The Battle of the Somme had been raging since 1 July. The Battalion had not been called on to go into action on the first day but had fought in major attacks since then. The last time was on 3 September. Since the Battle started, British troops had managed to advance approximately 10 kilometres in a series of attacks every few days.
The attack ordered for 25 September would involve the Cheshires and other battalions crossing 600 yards of No Man's Land to the German front line and onwards to capture the village of Morval.
On 24 September, the Cheshires moved from bivouacs at Oxford Copse, Maricourt to assembly positions in a recently captured German trench at a place known as the Quadrilateral. Two companies would lead the attack and two would be in support.
The plan was for a phased attack in this sector. Men of the Norfolk and Bedfordshire regiments would lead the assault on the German front and support lines. The Cheshires and Warwicks would then push through to capture the actual village. Zero hour for the Norfolks was 12.35pm and they attacked successfully, as did the Bedfords. The Cheshires followed, reaching the eastern edge of Morval by 2.42pm and had secured the village by 2.55. Patrols then went out to protect their flanks and the men dug-in to consolidate. Casualties had not been heavy at this stage.
The Battalion's War Diary records that "Except for fairly heavy shelling by the Germans, the situation was, under the circumstances, quiet. A tremendous number of prisoners were taken and these kept coming in all evening and the reports from Companies showed that the Germans in front were entirely disorganised. In the evening and throughout the night, the Germans shelled Morval very heavily."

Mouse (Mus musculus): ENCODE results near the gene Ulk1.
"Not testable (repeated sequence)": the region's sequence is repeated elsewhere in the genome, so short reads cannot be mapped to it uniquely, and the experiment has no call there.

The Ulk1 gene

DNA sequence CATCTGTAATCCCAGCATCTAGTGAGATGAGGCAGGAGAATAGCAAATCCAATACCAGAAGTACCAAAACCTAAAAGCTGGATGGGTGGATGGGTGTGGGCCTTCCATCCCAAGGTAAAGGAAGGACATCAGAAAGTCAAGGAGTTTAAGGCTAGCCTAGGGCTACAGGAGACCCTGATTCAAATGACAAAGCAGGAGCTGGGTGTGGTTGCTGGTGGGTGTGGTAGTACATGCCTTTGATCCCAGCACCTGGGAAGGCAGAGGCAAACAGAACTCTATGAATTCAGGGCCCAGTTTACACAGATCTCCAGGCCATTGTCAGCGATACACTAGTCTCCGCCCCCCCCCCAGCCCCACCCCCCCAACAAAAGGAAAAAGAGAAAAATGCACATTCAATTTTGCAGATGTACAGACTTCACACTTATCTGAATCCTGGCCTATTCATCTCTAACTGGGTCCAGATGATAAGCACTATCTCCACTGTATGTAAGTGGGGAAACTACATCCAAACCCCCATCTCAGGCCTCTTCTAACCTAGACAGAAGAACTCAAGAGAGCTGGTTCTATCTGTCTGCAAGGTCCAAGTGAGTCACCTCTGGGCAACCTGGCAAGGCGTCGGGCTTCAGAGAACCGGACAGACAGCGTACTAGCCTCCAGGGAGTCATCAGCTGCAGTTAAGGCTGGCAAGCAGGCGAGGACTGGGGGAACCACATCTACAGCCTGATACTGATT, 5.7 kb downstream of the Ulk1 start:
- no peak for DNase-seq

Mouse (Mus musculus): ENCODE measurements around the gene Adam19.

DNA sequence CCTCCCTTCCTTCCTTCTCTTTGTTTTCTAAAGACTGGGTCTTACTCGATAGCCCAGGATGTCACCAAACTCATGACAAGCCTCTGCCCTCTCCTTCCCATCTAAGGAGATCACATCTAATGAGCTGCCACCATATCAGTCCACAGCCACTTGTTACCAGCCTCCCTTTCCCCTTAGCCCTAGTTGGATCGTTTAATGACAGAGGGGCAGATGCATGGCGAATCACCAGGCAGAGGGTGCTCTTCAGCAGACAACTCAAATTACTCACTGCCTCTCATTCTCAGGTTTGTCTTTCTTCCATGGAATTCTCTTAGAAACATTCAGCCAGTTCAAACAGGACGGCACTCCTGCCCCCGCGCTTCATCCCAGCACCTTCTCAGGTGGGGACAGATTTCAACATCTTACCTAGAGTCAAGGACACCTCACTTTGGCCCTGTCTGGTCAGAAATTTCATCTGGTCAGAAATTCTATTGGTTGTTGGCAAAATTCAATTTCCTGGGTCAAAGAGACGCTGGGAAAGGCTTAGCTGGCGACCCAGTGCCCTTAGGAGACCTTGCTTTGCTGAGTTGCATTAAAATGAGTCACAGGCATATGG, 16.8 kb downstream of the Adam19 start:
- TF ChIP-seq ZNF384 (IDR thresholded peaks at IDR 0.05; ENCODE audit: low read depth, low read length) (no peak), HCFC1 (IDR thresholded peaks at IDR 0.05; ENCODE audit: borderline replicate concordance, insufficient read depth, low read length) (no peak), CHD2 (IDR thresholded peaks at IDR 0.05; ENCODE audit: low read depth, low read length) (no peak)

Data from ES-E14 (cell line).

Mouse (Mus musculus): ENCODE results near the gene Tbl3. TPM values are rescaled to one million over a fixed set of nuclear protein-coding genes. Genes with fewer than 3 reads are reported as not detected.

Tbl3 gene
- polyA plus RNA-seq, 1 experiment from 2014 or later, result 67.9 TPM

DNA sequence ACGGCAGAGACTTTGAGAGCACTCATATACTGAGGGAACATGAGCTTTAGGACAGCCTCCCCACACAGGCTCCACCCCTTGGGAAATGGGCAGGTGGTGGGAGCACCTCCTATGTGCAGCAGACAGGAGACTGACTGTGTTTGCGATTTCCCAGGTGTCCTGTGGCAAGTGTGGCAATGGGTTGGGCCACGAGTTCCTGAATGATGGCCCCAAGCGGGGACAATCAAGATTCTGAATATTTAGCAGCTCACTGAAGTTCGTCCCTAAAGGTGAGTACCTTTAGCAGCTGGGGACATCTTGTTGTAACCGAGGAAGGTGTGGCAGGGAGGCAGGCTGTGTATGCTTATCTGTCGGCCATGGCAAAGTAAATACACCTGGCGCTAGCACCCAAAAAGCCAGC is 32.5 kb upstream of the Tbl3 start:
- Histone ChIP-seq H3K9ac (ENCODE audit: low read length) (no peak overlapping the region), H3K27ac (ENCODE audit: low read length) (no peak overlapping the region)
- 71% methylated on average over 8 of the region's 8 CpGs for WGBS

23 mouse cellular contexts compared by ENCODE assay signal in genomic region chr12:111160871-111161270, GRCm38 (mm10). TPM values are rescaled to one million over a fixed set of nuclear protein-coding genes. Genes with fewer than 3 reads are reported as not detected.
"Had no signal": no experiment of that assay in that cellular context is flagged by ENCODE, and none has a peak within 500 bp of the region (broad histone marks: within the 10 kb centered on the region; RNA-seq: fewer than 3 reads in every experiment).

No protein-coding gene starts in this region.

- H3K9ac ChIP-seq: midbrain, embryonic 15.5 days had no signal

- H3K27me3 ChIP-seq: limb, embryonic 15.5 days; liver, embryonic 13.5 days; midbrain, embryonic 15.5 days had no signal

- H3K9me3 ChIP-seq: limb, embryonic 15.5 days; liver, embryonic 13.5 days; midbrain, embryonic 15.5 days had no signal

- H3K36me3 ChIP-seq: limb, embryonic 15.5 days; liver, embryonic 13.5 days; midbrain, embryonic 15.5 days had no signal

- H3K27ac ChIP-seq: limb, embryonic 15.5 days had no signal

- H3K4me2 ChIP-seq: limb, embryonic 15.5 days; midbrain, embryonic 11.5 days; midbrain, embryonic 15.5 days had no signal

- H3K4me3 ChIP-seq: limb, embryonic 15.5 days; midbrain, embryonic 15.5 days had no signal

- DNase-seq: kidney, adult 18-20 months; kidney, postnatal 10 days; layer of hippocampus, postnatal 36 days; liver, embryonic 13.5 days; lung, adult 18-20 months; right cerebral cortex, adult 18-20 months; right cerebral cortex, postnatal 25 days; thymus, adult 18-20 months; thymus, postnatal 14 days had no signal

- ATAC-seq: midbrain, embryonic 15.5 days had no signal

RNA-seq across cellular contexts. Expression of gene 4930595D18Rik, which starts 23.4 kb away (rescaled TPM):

During the day, William Cope, John Gregory, Henry Moore and Benjamin Weaver were killed. None has a known grave and were probably killed by the evening's shelling.
The War Diary continues, for the following day, "The morning was fine. The enemy kept up a steady bombardment on the trenches we had consolidated and it was during this we suffered heavily and not during the attack itself." Arrangements were put in place to relieve the Cheshires during the evening "While they were waiting for it to be dark enough, an intense bombardment started on the part of the Germans followed by all our guns opening on their barrage lines". A German counter-attack was expected but it proved to be a false alarm. The Cheshires were finally relieved at 10.30pm and, as they were moving away, the enemy bombarded them with gas shells and the men had to put on respirators. Charles Chadwick and Frederick Taylor were killed by shellfire during the day. Sometime in the previous 48 hours, Gordon Currie was fatally wounded and died, on 26 September, at a Casualty Clearing Station.
The attack by the whole Brigade had been a success. The official report on the action concluded "The spirit of everybody trying to help and everybody working for the main good. May this spirit remain in the Brigade; if it does the Brigade will always be second to none in the Army."